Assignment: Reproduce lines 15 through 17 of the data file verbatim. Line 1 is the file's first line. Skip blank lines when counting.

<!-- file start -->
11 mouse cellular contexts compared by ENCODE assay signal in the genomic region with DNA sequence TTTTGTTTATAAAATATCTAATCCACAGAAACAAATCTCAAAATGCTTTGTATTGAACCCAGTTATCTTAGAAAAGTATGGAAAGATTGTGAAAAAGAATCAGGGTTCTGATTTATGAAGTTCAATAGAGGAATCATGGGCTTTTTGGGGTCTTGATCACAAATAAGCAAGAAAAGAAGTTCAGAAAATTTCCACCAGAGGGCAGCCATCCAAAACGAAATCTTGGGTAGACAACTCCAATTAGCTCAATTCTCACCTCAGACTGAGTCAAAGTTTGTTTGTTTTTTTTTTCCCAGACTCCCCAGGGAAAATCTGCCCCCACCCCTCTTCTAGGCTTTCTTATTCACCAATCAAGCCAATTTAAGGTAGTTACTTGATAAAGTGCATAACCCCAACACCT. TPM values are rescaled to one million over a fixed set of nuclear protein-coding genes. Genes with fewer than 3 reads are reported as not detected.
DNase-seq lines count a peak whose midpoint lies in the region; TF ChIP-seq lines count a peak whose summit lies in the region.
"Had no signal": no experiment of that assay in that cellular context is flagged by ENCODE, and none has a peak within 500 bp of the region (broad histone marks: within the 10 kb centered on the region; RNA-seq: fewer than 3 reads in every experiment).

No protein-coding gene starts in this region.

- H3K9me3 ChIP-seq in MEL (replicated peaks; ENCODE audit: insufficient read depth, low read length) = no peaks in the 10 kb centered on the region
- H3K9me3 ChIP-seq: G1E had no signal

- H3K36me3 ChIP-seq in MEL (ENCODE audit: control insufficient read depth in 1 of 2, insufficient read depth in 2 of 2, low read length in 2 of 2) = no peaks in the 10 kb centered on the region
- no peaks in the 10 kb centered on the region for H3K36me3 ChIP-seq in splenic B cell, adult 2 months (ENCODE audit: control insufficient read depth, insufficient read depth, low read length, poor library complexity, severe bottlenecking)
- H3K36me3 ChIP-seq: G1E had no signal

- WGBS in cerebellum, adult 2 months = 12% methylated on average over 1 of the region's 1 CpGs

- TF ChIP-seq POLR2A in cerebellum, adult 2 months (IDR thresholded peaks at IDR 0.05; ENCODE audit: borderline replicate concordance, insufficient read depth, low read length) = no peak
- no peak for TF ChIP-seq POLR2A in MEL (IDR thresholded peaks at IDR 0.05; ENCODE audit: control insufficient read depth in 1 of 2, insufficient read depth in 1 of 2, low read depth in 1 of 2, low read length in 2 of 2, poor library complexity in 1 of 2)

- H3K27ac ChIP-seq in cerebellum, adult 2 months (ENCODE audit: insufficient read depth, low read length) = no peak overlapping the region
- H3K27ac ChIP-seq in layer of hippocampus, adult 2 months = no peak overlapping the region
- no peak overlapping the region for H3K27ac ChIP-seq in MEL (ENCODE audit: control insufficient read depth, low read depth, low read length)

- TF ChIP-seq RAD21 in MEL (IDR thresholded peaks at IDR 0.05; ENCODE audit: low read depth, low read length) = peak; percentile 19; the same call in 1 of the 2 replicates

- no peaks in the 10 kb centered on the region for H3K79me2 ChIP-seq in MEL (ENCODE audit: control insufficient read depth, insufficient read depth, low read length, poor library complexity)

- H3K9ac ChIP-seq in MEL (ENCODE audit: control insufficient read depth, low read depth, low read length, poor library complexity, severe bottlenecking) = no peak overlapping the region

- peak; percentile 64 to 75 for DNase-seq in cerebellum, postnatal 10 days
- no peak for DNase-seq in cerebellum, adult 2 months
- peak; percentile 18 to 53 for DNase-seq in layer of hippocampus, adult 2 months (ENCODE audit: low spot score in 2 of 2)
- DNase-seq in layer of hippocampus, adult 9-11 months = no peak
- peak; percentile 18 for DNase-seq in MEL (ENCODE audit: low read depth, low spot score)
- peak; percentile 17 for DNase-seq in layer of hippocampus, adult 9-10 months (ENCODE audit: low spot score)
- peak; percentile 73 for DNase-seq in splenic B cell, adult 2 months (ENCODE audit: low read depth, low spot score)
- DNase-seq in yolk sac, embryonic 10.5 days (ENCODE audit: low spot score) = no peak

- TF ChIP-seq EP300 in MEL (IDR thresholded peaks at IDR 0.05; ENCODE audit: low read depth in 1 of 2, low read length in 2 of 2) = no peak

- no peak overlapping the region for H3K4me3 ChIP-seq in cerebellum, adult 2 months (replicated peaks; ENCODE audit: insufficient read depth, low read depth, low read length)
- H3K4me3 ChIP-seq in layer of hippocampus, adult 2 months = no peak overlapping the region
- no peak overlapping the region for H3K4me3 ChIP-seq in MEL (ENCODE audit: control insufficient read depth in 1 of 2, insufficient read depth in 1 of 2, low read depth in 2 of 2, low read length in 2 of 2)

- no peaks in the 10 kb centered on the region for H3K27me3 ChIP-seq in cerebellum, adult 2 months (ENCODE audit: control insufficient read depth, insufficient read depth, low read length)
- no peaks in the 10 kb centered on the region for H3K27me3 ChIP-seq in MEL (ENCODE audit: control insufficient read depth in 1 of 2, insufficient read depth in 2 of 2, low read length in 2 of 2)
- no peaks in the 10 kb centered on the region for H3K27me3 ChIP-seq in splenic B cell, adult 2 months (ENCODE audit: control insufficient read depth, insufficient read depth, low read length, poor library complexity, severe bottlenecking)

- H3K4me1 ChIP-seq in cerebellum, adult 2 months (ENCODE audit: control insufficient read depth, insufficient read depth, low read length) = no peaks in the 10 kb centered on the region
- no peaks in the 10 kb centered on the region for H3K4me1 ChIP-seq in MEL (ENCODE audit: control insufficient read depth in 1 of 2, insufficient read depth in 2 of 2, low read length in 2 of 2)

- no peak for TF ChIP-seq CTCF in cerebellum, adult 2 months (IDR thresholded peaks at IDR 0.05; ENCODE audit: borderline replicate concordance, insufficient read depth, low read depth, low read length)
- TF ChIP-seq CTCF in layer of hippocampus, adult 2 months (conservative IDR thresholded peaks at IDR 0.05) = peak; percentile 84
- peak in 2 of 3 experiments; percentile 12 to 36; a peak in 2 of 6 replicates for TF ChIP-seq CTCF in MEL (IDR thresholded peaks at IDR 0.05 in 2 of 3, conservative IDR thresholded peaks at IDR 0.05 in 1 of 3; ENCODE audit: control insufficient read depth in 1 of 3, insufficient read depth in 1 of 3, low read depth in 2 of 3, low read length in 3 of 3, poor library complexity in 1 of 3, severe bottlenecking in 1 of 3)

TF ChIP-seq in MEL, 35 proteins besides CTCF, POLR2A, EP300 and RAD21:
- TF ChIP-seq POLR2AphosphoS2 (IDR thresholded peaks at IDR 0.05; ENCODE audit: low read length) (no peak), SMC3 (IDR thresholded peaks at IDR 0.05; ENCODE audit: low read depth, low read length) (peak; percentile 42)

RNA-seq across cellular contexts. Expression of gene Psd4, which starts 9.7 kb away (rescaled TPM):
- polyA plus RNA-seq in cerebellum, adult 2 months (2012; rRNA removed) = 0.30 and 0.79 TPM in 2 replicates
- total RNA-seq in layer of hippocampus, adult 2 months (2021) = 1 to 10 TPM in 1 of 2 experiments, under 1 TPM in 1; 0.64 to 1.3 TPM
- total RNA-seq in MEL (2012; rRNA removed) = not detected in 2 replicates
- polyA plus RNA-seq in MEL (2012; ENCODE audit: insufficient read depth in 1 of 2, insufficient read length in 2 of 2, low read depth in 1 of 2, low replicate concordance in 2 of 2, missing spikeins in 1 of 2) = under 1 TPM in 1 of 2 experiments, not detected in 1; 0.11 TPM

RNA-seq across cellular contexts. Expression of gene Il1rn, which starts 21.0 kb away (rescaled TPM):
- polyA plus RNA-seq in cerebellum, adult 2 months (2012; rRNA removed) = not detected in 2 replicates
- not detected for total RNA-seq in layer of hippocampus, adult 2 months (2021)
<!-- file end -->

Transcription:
- no peak overlapping the region for H3K27ac ChIP-seq in MEL (ENCODE audit: control insufficient read depth, low read depth, low read length)

- TF ChIP-seq RAD21 in MEL (IDR thresholded peaks at IDR 0.05; ENCODE audit: low read depth, low read length) = peak; percentile 19; the same call in 1 of the 2 replicates

- no peaks in the 10 kb centered on the region for H3K79me2 ChIP-seq in MEL (ENCODE audit: control insufficient read depth, insufficient read depth, low read length, poor library complexity)